Biofuel industry in developing countries
Dr Hinner Köster
Recently, the South African government announced a
long-term commitment to green fuels, mainly to help job creation and development
in the rural areas, with probably lesser emphasis on reducing damage to the
environment and offering South Africa protection from volatile oil prices.
Recently, the South African government announced a long-term commitment to green fuels, mainly to help job creation and development in the rural areas, with probably lesser emphasis on reducing damage to the environment and offering South Africa protection from volatile oil prices.
Therefore, the interest for developing and supporting a biofuel industry in South Africa is in many ways different from that in the developed world. The major trigger for government to support and approve a specific structure and regulation for the South African biofuel business is based on the benefit it will have on the macro economy of the country.
Government is particularly interested in how it would assist them in meeting its objective of bridging the gap between the first and the second economies and halving unemployment by 2014. Therefore, whether we agree or disagree, the structure and regulation of the future South African biofuel industry has become very much a political and emotional issue, rather than something that is based on science and reality.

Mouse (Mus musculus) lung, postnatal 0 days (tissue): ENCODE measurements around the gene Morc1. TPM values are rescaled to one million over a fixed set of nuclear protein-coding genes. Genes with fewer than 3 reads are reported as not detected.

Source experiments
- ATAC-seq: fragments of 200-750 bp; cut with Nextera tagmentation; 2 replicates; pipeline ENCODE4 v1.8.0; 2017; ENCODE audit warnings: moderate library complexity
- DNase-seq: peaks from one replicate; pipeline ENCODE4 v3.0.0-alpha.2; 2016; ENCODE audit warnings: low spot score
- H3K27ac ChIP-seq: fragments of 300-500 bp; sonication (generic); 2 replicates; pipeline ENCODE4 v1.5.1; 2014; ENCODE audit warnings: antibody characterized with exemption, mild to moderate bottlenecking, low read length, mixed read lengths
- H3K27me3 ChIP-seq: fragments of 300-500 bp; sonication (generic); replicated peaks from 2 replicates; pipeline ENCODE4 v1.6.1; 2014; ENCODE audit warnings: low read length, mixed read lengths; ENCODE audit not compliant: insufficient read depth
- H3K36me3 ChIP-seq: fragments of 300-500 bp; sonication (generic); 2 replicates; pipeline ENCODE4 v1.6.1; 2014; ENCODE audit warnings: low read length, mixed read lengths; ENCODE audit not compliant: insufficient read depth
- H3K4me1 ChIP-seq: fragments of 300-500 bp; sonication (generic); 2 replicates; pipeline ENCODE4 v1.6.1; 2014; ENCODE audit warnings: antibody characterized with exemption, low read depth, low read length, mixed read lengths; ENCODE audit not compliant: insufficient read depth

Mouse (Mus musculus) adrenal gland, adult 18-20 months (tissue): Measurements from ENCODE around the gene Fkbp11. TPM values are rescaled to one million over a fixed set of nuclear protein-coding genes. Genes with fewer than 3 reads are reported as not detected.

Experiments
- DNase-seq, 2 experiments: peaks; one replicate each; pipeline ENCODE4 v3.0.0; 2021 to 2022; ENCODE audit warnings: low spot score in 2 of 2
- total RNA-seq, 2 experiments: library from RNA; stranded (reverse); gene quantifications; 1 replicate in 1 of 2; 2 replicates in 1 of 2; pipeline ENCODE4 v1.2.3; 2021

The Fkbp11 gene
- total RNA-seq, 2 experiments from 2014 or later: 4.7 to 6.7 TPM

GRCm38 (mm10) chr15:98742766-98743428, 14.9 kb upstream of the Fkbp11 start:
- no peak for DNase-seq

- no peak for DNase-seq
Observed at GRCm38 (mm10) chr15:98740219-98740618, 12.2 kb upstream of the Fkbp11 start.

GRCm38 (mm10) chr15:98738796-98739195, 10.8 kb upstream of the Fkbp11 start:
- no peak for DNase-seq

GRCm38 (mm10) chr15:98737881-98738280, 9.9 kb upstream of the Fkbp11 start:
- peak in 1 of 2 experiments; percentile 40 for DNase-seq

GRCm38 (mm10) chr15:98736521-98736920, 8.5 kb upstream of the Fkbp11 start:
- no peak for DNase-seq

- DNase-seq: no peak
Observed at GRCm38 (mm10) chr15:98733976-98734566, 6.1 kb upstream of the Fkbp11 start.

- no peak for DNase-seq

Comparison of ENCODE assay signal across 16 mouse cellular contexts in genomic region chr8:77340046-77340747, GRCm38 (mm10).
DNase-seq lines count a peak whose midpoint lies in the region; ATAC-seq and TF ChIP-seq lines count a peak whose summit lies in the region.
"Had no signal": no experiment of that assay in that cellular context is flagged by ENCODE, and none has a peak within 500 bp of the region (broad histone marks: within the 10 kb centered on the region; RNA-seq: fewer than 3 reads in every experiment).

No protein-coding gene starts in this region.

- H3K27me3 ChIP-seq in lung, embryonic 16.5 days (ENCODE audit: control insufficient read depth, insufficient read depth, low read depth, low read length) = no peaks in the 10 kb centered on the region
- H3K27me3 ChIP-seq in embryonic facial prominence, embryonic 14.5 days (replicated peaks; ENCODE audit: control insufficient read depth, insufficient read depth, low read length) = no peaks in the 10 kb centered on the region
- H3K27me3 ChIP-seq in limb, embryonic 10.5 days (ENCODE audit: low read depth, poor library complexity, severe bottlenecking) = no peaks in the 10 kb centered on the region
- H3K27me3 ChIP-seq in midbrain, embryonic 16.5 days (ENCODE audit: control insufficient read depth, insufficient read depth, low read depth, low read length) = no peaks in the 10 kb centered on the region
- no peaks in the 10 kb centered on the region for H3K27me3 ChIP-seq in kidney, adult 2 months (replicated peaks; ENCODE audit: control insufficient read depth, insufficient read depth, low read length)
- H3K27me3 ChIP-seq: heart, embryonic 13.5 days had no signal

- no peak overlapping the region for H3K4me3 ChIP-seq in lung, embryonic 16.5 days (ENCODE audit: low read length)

Whether a biofuel industry should be created mainly on how it will benefit job creation, emerging farmer support, land reform, etc. should require careful consideration. The latter is important in the South African context; however, it will also be necessary to justify the negative impact and costs of creating this industry on other industries in the agriculture sector and basic foodstuff security/affordability, and whether this will be warranted by the benefits of producing biofuels.
Since crops produced for biofuel production are all linked back to the food production value chains, the pricing structure of various sectors in agriculture will certainly be affected as supply and demand balances will be shifted substantially, which may force many consumers to adopt changes in their food preference.
Finally, it is my view that only once the key optimal economic scenarios have been determined, more detailed social and environmental benefit maximisation analyses should be conducted, in South Africa’s case with particular emphasis on land reform and emerging farmer opportunities and support.
If South Africa finally creates a biofuel industry, considerable investment will be necessary and a number of interrelated, and in cases, longer term impacts may arise. A question to be raised would be whether potential global investors will be attracted by the regulatory environment and social goals that may be created by government as a prerequisite to support the creation and ongoing operation of such a large industry? Does government’s social emphasis for support really justify investment into a biofuel industry in South Africa. Is any profitable biofuel industry not more dependent on security and quality of raw material supply, the off take and value of by-products for use as feedstock, and factors affecting the costs of both?
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